Meet the Correspondent: Marina Grechanik > Tel-Aviv, Israel$show=/search/label/Marina%20Grechanik


"Sketching is one of my passions. I don't feel comfortable when I leave home without a sketchbook and some pens in my bag. I think that my way to put things in my memory is to draw them. And taking pictures isn't the same thing.

I live in a very dynamic surrounding — Israel is a warm country with warm weather and warm people. Of course, we have seashores, which calm us a little bit. I love to sit in a corner of some Tel-Aviv coffee shop and explore relationships: between people, their environment, between myself. All this unique local mix of cultures, languages and styles is always a great source for inspiration. You need to be fast, because, as I said, everything is very dynamic. But that's why I love it so much.

Sometimes, I look around, and I find some usual items like sugar bags or napkins. I use them in my drawings to show the atmosphere. Sometimes I draw directly on placemats."

• Marina's art on Flickr.
• Marina's website.

Meet the Correspondent: Tina Koyama > Seattle$show=/search/label/tina%20koyama

"The dictionary says that a hobby is “an activity or interest pursued for pleasure or relaxation.” Although urban sketching certainly provides both pleasure and relaxation, I don’t think of it as my hobby. I think of it more as a way of life – something that has become such a normal part of my everydayness that it shapes how I view the world.

For most of my life I had both the fear of drawing as well as the desire to draw. In 2011, inspired by Gabi Campanario’s Seattle Sketcher column, I finally decided to overcome the fear. His drawings of Seattle – my birthplace and lifelong home – were of sights that I had seen many times, yet had never truly seen. I wanted to learn to see, and therefore experience, those locations (and any new ones that I travel to) more completely. Part 8 of the Urban Sketchers Manifesto, to “show the world, one drawing at a time,” has a flip side: Sketching enables me to see my own world, one drawing at a time.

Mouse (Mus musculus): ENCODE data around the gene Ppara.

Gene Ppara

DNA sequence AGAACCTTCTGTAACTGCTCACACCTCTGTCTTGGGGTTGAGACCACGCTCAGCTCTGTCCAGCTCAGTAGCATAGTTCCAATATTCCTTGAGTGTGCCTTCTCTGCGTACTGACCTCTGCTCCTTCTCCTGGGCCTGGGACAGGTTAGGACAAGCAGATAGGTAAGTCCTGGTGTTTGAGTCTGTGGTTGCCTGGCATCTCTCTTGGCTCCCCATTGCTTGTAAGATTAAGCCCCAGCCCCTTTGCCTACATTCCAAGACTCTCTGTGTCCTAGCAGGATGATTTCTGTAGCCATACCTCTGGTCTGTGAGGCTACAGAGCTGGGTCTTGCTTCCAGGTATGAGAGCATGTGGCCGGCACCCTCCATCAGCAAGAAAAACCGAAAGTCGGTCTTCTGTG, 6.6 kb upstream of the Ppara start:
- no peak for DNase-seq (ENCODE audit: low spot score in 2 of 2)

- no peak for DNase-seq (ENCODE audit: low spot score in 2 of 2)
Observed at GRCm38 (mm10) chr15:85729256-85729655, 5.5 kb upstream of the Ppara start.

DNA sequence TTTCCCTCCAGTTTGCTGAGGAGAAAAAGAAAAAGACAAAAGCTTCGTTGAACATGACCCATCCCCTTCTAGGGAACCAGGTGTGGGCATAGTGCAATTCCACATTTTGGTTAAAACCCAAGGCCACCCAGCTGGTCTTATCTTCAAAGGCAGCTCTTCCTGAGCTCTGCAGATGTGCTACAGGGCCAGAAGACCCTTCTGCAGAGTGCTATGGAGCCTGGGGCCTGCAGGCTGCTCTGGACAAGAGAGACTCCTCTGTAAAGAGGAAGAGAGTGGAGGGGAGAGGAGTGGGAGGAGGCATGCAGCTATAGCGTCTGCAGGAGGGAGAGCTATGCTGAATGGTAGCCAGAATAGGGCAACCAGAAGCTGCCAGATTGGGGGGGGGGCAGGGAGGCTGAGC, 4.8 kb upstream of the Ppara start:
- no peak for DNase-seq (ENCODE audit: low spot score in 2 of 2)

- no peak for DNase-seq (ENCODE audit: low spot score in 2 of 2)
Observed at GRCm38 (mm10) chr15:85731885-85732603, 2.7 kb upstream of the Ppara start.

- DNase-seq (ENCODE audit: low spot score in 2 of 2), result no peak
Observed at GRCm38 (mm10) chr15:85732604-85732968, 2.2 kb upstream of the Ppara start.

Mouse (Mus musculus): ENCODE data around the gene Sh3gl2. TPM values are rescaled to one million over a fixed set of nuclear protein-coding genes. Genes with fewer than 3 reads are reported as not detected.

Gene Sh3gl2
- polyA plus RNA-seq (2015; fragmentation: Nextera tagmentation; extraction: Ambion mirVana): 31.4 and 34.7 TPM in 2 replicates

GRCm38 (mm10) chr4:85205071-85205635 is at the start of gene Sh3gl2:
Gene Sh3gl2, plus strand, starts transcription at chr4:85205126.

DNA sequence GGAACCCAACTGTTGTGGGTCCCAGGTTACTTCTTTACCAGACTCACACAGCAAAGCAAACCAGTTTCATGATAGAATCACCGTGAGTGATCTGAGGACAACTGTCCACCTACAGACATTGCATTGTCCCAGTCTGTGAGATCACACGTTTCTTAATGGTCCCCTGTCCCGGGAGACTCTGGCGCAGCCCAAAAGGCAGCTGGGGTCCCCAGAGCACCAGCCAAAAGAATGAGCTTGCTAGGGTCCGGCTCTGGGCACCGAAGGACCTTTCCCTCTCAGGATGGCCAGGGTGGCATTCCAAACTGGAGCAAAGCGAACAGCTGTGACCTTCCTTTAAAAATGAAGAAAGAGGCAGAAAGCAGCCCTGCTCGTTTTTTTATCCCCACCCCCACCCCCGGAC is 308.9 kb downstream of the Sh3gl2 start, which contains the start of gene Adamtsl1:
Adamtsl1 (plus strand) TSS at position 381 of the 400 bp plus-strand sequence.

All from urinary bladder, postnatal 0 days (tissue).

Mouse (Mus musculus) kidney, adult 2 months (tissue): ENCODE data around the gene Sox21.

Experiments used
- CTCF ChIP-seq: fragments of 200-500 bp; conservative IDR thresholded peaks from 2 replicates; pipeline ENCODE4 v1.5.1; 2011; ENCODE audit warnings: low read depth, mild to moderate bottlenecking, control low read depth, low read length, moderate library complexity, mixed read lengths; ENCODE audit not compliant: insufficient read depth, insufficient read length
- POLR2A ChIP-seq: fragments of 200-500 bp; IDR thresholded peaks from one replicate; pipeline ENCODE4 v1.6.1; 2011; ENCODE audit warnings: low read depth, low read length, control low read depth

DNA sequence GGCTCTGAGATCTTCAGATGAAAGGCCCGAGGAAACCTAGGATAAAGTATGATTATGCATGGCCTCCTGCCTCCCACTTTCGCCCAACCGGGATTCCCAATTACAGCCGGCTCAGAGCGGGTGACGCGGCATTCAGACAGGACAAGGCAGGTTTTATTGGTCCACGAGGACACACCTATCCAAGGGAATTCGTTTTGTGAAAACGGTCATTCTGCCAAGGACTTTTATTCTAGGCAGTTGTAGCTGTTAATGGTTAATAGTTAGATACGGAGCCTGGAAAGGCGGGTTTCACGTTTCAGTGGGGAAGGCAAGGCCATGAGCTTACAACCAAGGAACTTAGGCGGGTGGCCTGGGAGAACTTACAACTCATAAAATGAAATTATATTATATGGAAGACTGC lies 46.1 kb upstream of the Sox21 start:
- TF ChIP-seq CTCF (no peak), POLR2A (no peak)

In the last four years, it is not an exaggeration to say that Urban Sketchers has changed my life. I have met and sketched with many wonderful people around the globe, either at symposiums or during other travel, because the USk network brought us together. I sketch almost weekly with my local group, sharing sketches, art supplies and friendship. Even when I stay home and enjoy sketches online, I am still a part of that rich network, learning with every sketch about other people’s lives.

In May, my husband Greg and I went to France for the first time, and I sketched the Eiffel Tower. Sketching one of the world’s most famous icons felt like a dream come true – the ultimate in urban sketching. But although I can’t resist sketching world-famous icons whenever I’m fortunate enough to see them, for me, urban sketching is much more than that.

Urban sketching is a tree with its middle chopped away to accommodate Seattle’s ubiquitous power lines. It’s about a couple of women chatting over coffee, or about workers roofing the house next door. It’s about an excavator filling a hole where a cherry tree once stood. Or the Tibetan monastery I drive by frequently that I couldn’t resist because it’s bright orange. Urban sketching is a string band performing at a local farmers’ market – or perhaps in Villefranche-sur-Mer.

Celebrating the mundane as well as the famous is what urban sketching is all about. My sketches are not necessarily about “special” moments; they are moments made special because I sketched them."

Tina has been editor of Drawing Attention since 2013 and now serves on the Urban Sketchers editorial board. See more of her sketches on her blog, on Flickr and on Instagram.

Meet the Correspondent: Pete Scully > Davis, Calif.$show=/search/label/Pete%20Scully



"I am from urban north London, but now live in urbane Davis California. I sketch, I write, sometimes do things and go places and my name is Pete.

When not Davis, I sketch Sacramento, San Francisco, London, or anywhere else I happen to be. I tend to erase people and cars from my cities, but I'm starting to get over this.

Davis: calm, old-fashioned, progressive, quirky, very very hot in the summer. I use micron and copic pens, with watercolour."

• Pete's blog.
• Pete's art on Flickr.